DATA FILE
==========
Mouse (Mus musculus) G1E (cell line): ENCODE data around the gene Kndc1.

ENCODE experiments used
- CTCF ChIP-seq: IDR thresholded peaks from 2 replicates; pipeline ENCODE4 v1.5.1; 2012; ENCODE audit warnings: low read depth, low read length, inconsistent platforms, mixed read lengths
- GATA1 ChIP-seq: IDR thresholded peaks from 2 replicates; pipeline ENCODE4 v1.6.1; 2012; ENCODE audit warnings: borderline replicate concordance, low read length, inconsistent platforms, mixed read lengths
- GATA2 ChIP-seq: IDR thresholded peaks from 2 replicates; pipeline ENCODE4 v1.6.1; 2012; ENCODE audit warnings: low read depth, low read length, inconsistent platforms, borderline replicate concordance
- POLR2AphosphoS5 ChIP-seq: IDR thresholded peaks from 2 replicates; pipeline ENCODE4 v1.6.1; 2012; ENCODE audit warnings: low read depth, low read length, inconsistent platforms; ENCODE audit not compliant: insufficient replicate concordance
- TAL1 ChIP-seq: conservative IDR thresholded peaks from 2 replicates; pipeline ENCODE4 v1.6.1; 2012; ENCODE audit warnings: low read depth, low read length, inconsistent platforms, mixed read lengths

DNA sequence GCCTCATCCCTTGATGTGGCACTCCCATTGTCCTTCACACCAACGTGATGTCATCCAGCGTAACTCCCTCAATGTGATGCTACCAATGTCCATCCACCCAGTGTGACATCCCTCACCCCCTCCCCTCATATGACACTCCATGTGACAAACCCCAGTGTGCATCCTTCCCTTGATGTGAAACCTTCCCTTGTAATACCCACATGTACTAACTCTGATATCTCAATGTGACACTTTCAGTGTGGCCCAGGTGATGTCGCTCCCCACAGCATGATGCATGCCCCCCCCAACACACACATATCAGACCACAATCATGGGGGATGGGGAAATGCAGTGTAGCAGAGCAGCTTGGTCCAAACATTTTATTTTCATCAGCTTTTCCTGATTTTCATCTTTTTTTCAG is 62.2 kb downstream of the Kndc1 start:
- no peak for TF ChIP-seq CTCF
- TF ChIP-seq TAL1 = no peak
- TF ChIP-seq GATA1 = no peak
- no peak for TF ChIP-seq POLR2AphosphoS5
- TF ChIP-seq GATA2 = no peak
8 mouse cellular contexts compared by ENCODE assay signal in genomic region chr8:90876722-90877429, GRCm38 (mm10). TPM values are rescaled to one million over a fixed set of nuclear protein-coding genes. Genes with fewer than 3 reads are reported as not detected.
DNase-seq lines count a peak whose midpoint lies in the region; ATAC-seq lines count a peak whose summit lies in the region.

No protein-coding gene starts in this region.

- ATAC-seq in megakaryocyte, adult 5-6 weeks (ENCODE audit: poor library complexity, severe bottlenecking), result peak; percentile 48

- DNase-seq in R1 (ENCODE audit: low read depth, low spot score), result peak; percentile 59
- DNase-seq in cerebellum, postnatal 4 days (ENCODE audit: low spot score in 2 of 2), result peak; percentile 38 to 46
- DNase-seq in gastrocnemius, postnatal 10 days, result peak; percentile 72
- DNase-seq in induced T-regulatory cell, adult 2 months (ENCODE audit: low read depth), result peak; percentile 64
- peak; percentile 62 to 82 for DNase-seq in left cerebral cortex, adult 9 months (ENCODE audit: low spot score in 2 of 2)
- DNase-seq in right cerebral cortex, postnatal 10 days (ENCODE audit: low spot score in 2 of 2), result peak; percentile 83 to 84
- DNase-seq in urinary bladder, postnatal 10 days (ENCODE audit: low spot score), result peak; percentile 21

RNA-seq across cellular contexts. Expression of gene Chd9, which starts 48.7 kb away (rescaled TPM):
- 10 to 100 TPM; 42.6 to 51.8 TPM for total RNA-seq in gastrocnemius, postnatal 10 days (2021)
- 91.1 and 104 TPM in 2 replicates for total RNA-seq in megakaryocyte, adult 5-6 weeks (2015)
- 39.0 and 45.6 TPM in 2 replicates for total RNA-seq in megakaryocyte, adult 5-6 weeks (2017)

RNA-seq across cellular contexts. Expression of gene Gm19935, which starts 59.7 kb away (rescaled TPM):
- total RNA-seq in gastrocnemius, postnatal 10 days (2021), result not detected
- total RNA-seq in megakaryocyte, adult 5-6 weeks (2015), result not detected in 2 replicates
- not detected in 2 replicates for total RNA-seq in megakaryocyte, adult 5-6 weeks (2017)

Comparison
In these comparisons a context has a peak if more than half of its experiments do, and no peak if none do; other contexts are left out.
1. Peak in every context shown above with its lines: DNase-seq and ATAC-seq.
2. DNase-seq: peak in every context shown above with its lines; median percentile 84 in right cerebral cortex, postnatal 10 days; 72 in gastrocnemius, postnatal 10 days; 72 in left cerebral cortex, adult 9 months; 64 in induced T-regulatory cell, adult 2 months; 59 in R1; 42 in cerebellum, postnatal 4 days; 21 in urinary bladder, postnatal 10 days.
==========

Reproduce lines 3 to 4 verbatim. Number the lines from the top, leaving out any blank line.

- CTCF ChIP-seq: IDR thresholded peaks from 2 replicates; pipeline ENCODE4 v1.5.1; 2012; ENCODE audit warnings: low read depth, low read length, inconsistent platforms, mixed read lengths
- GATA1 ChIP-seq: IDR thresholded peaks from 2 replicates; pipeline ENCODE4 v1.6.1; 2012; ENCODE audit warnings: borderline replicate concordance, low read length, inconsistent platforms, mixed read lengths